Every March 17 on St Patrick’s Day, Irish people around the world prepare corned beef and hash, drink pint after pint of Guinness, and perform Irish jigs to revel in their shared heritage. Cities as distant as Boston, Massachusetts and Auckland, New Zealand go all-out for the celebration, painting the streets green and watching their steps for leprechauns and their pots of gold.

Meanwhile, on the Emerald Isle where it all originates, St Patrick’s Day festivities generally march to a different tune. A true St Patrick’s Day in Ireland is one experience any proud ethnic Irishman or -woman shouldn’t miss, but travelers shouldn’t book flights anticipating rowdy parties seen in other parts of the world. Here are a handful of breathtakingly beautiful Irish spots to celebrate your Irish heritage — and some words of advice on what to expect.



St Patrick’s Day in Ireland


St Patrick is so highly esteemed by the Irish because of his noble, good deeds on the Emerald Isle. Though some legends attribute the lack of snakes in Ireland to St Patrick, the real-life figure brought Christianity and Western culture to the pagan Celts and Druids. For this act of enlightenment, generations of Irish folk paid solemn tribute to their patron saint with religious feasts and devout prayer every March 17. In fact, the holiday was so revered by the Irish that until the late 20th century, pubs were legally forced to close for the duration.

Today, a few big cities in Ireland have adopted more global attitudes toward the holiday, leading long, loud parades and encouraging copious drinking. However, much of the country still believes in humble celebrations. Thus, the pleasure you divine from a truly Irish St Patrick’s Day will depend on what you expect to find and where you go.




If you want an American St Patrick’s Day experience, your best bet is to book a quick flight to Dublin on Flights.com. The proud revelers in Ireland’s largest city are loud and proud of their heritage, and they show it with a four-day festival leading up to March 17. There are all sorts of events to keep the party going, including:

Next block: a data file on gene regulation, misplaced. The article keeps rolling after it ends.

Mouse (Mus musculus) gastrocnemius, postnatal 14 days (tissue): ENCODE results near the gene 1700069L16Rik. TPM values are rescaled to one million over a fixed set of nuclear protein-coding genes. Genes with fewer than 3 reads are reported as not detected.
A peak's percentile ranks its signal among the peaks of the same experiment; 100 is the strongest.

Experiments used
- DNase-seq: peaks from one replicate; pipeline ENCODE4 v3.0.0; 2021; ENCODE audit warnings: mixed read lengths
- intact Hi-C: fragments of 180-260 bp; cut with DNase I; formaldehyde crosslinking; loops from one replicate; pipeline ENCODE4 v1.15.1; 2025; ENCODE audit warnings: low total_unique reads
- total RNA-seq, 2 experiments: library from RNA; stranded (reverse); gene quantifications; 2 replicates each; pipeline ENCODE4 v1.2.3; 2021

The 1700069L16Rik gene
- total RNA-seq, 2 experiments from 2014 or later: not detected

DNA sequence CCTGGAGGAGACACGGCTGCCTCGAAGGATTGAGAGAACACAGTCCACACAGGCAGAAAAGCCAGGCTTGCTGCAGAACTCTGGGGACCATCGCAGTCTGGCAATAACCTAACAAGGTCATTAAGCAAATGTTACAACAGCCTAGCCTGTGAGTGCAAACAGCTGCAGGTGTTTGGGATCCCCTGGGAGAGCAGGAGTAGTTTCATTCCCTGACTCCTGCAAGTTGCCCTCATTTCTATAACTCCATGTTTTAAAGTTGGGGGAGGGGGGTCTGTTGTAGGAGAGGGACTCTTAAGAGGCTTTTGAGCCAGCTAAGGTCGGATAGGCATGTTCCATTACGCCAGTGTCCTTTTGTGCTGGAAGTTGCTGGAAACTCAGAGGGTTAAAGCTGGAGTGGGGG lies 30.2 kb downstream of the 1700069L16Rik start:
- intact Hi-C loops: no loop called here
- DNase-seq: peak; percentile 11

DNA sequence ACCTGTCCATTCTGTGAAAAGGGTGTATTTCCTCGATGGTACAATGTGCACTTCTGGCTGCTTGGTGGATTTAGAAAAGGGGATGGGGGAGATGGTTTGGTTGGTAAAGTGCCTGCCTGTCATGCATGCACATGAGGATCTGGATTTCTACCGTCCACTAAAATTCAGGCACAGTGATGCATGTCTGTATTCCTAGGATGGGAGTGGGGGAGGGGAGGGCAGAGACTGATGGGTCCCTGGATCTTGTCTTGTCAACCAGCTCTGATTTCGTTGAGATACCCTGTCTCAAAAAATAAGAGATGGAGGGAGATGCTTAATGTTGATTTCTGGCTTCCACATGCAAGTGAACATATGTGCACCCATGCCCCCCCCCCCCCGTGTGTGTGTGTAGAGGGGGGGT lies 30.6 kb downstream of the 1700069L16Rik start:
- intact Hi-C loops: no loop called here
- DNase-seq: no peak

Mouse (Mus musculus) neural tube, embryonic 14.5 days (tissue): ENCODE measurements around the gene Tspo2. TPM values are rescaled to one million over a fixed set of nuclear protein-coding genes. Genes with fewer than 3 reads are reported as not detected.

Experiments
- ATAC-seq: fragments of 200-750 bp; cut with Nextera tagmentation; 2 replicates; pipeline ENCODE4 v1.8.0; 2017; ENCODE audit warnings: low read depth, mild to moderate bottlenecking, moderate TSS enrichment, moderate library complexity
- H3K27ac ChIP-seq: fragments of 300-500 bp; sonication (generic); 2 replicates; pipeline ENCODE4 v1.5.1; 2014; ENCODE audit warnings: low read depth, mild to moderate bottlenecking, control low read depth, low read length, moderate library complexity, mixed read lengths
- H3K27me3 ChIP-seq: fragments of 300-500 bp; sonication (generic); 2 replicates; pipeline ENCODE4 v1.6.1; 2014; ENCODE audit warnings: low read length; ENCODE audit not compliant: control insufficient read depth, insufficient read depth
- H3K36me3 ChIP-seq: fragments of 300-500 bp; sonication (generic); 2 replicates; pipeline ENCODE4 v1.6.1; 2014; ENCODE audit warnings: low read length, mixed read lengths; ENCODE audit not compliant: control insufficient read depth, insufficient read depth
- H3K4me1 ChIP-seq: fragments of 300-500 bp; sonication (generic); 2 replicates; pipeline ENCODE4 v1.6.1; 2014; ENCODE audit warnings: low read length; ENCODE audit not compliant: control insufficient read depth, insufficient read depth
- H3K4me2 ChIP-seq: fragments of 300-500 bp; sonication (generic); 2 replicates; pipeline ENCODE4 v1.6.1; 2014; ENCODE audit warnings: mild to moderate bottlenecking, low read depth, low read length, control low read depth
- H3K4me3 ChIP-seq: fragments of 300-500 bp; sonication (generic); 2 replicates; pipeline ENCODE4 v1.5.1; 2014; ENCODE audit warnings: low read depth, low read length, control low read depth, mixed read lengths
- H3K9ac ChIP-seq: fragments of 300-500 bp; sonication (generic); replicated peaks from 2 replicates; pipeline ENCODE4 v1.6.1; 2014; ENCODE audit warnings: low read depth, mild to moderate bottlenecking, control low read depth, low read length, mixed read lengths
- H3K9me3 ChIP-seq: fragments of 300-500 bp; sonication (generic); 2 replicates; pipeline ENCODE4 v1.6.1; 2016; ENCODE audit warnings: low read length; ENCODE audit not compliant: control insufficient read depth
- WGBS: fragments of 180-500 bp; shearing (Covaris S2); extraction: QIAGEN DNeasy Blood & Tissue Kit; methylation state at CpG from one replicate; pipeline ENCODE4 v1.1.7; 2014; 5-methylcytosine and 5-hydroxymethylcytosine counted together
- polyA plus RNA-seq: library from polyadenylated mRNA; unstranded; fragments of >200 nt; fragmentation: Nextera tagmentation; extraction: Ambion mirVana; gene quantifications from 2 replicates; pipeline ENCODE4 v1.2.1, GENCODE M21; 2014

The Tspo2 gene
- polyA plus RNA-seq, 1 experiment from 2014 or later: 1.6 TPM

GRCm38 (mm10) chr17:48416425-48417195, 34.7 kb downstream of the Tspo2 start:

• Funfairs. This fairground boasts rides like the carousel and Ferris wheel as well as booth games to keep merrymakers of any age entertained.
  • Irish Beer and Whisky Festival. The Irish are known for their drinking habits, and there is no better place to see them blossom than in this huge hall filled with all the beer, cider, and whisky you could hope for.
  • Irish Boat Races. Rowing is a fiercely competitive sport, and Dublin’s rivalries come to a head every year on St Patrick’s Day.
  • Ceili House Live. The ceili is a traditional Irish dance that is much, much harder than it looks.
    Still, Dublin’s activities are merely on par with many of the festivities in other countries’ cities that boast high Irish populations. You might as well fly to Boston or Chicago if senseless partying is what you’re after.




Wexford, in the east of the Republic of Ireland, may be a quaint town, but it has the longest history of St Patrick’s Day festivities on the island. Going strong since 1917, the Wexford St Patrick’s Day Parade may not be the biggest or longest-running in the world — or even the country — but the people here have a strong sense of tradition and community, which make a St Patrick’s Day spent in Wexford truly unique.




Armagh is known as Ireland’s Ancient Cathedral City, and it feels particularly connected to St Patrick celebrations because the saint chose this location to establish one of his precious few churches. This city’s festivities last the entire week leading up to March 17; you can enjoy all sorts of concerts and storytelling events, as well as a spectacular carnival on the special day.



If you prefer a more subdued St Patrick’s Day — one that truly encompasses traditional Irish views of the holiday — you might do well to explore the countryside’s natural beauty instead of participating in any of the cities’ raucous affairs. Places such as the Burren and the Giant’s Causeway are stunning and generally provide quiet places to reflect on the religious meaning of the day. Ireland is absolutely bursting with sublime natural spaces, so surely you can take your pick as you prepare for a wonderfully Irish St Patrick’s Day.



Where would you go for St Patrick’s Day?


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